There are two accounts of the subsequent battle: the account of Wen Daya, and a later official account, which became the dominant version in traditional Chinese historiography. The latter was compiled during the reign of Li Shimin, and therefore enhances his own role, having him decide the battle in a cavalry charge, while denigrating the role of both his father and his elder brother Li Jiancheng, whom Li Shimin would murder and supplant on the throne. The two accounts are difficult to reconcile, but Wen Daya's account, despite its own inadequacies, is to be preferred as an eyewitness testimony. According to Wen Daya, Li Yuan feared that Song Laosheng would deny battle and instead force him to engage in a prolonged and costly siege of the town. For this reason, as soon as the headquarters with the cavalry cleared the hills and came into view of Huoyi in the early afternoon of 8 September, Li Yuan sent his sons at the head of the cavalry to manoeuvre before the walls of Huoyi, hoping to entice the Sui army to come out. In this he hoped to exploit Song Laosheng's reputation for rashness. The slower-moving infantry, which formed bulk of Li Yuan's army, was still in the process of traversing the hills, and Li Yuan sent officers to hurry them up. Song Laosheng, who may have seen this as an opportunity to destroy his enemy piecemeal, deployed his army outside the town wall, but proved reluctant to advance further, and had to be goaded further away from the town through a feigned retreat by the cavalry.
At this time, Li Yuan's infantry began arriving, with the van division deploying in a square to fend off a Sui attack while the other two divisions were coming up behind it. Wen Daya's account now becomes sketchier, indicating that the infantry charged the Sui army, at which point Li Yuan's sons led the cavalry around the Sui flank towards the town, where the small garrison left behind by Song Laosheng was forced to drop the portcullis gates. Li Yuan then let spread the rumour that Song Laosheng had been killed, which demoralized the Sui force. The Sui army began to retreat, but this turned into a rout when they found their retreat to Huoyi cut off by Li Yuan's cavalry and the barred gates. Wen Daya's narrative can be supplemented by the later account, which, despite its bias regarding Li Shimin, also contains indications that not everything went according to Li Yuan's plans: it appears that in the first clash between Li Yuan's infantry and the Sui army, the Sui had the upper hand and pushed Li Yuan back, possibly because he had not yet managed to bring all his forces into the field. Either through the arrival of the rest of Li Yuan's infantry, the actions of Li Yuan's cavalry along and behind the Sui flanks, or Li Yuan's stratagem, the Sui army's morale gave way abruptly, and their resistance collapsed.
The battle was over by 4:00 p.m. in a crushing victory for Li Yuan, who then led his troops against Huoyi itself. Although he lacked any siege equipment, the garrison in the town was too small to effectively resist Li Yuan's army, and Huoyi fell within a few hours.
Following their victory, Li Yuan and his army continued their southward advance, and in mid-October reached the Yellow River. Part of the army was left behind to contain the Sui garrison at Puzhou, while the rest crossed the river, defeating a Sui army that tried to stop them. The governor of Huazhou surrendered the city and its vital granaries to him, and Li Yuan turned towards the capital. On the way, he was joined by his daughter, Princess Pingyang, and his cousin, Li Shentong, with the troops they had raised themselves. By the time Li Yuan's army reached Daxingcheng, it was said to number 200,000 men. After a brief siege, on 9 November, Li Yuan's troops stormed the capital.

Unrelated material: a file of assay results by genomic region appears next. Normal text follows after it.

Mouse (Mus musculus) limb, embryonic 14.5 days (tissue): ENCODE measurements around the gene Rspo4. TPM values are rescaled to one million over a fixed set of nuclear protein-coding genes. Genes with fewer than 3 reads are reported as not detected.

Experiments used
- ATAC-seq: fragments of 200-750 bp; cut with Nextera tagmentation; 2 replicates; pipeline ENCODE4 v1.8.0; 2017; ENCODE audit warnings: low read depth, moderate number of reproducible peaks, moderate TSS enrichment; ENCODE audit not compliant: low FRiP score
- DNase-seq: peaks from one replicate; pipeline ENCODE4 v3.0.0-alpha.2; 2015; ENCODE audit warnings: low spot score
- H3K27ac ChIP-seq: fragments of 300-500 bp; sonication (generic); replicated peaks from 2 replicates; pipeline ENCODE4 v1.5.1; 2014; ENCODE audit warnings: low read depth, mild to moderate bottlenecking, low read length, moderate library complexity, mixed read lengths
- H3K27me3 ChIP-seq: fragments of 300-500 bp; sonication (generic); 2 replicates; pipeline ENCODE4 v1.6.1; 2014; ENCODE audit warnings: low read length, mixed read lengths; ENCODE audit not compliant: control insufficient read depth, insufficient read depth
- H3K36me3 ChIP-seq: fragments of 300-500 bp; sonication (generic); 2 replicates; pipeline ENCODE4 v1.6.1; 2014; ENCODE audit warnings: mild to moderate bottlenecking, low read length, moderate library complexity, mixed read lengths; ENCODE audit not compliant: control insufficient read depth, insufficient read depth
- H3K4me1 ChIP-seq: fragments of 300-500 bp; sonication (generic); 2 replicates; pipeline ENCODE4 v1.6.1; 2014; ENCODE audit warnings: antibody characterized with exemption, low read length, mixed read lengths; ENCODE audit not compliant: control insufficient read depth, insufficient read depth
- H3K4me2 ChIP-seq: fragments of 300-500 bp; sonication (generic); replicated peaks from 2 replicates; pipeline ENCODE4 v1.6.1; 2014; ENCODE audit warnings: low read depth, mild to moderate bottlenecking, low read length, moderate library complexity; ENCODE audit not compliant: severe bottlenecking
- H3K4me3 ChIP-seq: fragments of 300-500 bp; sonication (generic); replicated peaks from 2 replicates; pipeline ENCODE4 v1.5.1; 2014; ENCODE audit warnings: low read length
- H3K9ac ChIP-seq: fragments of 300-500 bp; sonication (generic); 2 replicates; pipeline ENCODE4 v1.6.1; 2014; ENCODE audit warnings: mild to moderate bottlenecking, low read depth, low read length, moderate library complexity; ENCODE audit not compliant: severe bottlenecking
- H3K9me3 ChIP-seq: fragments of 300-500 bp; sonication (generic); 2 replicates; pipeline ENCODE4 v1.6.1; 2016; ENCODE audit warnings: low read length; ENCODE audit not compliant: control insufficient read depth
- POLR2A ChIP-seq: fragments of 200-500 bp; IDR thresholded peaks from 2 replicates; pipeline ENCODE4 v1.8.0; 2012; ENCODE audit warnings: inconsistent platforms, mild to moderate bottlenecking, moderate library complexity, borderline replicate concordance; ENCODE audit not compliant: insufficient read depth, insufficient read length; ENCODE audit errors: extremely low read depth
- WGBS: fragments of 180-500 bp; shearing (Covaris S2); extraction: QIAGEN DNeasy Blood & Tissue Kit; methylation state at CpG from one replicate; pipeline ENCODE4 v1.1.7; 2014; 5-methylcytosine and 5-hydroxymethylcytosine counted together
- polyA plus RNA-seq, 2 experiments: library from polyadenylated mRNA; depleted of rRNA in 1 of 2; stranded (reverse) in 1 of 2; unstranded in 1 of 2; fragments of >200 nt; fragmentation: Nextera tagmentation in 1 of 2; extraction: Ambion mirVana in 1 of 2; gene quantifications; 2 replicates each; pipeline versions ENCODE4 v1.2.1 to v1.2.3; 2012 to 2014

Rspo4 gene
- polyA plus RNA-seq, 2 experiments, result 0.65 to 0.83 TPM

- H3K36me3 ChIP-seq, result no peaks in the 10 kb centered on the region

This feat established Li Yuan as a major contender for the empire, but for the moment, despite the calls of his generals to proclaim himself emperor there and then, he still pretended to be a Sui loyalist: the Sui imperial family was kept safe and its dignity respected, and the young Yang You was enthroned as Emperor Gong, with Yang himself delegated to the honorific position of "retired emperor" (Taishang Huang). It was not until 16 June 618, exactly a year after he formally broke with Sui by executing his deputies, that Li Yuan deposed the puppet emperor and proclaimed himself the first emperor of the Tang dynasty, with the temple name of Gaozu. The new dynasty still had to face the various local rebels and warlords that had sprung up throughout the Chinese Empire, but by 628, with a judicious mixture of force and clemency, the Tang had succeeded in the pacification and consolidation of China under their rule.
- Graff (1992), p. 42
- Graff (1992), p. 43
- Wright (1979), pp. 143–147
- Graff (2002), pp. 145–153
- Wechsler (1979), p. 153
- Wright (1979), pp. 143–148
- Graff (2002), pp. 153–155
- Wechsler (1979), pp. 152–153
- Graff (2002), pp. 162–165
- Wechsler (1979), pp. 150–154
- Graff (2002), p. 165
- Wechsler (1979), pp. 154–158
- Graff (1992), pp. 34, 36
- Wechsler (1979), pp. 158–159
- Graff (1992), pp. 33–34
- Graff (1992), pp. 36–37
- Graff (1992), pp. 37, 42
- Graff (1992), pp. 38–39
- Graff (1992), pp. 40–43
- Graff (1992), pp. 46–48
- Wechsler (1979), p. 159 (n. 18)
- Graff (1992), pp. 44–45
- Graff (1992), pp. 45–46
- Graff (1992), pp. 48–49
- Graff (1992), p. 46
- Wechsler (1979), pp. 159–160
- Wechsler (1979), p. 160
- Graff (2002), pp. 165–178
- Wechsler (1979), pp. 160–168
- Graff, David A. (1992). "The Battle of Huo-i" (PDF). Asia Major (Third Series). Princeton, NJ: Princeton University Press. 5.1: 33–55. ISSN 0004-4482.
- Graff, David A. (2002). Medieval Chinese Warfare, 300–900. London and New York: Routledge. ISBN 0-415-23955-9.
- Wechsler, Howard J. (1979). "The founding of the T'ang dynasty: Kao-tsu (reign 618–26)". In Twitchett, Dennis. The Cambridge History of China, Volume 3: Sui and T'ang China, 589–906, Part I. Cambridge: Cambridge University Press. pp. 150–187. ISBN 978-0-521-21446-9.
- Wright, Arthur F. (1979). "The Sui dynasty (581–617)". In Twitchett, Dennis. The Cambridge History of China, Volume 3: Sui and T'ang China, 589–906, Part I. Cambridge: Cambridge University Press. pp. 48–149. ISBN 978-0-521-21446-9.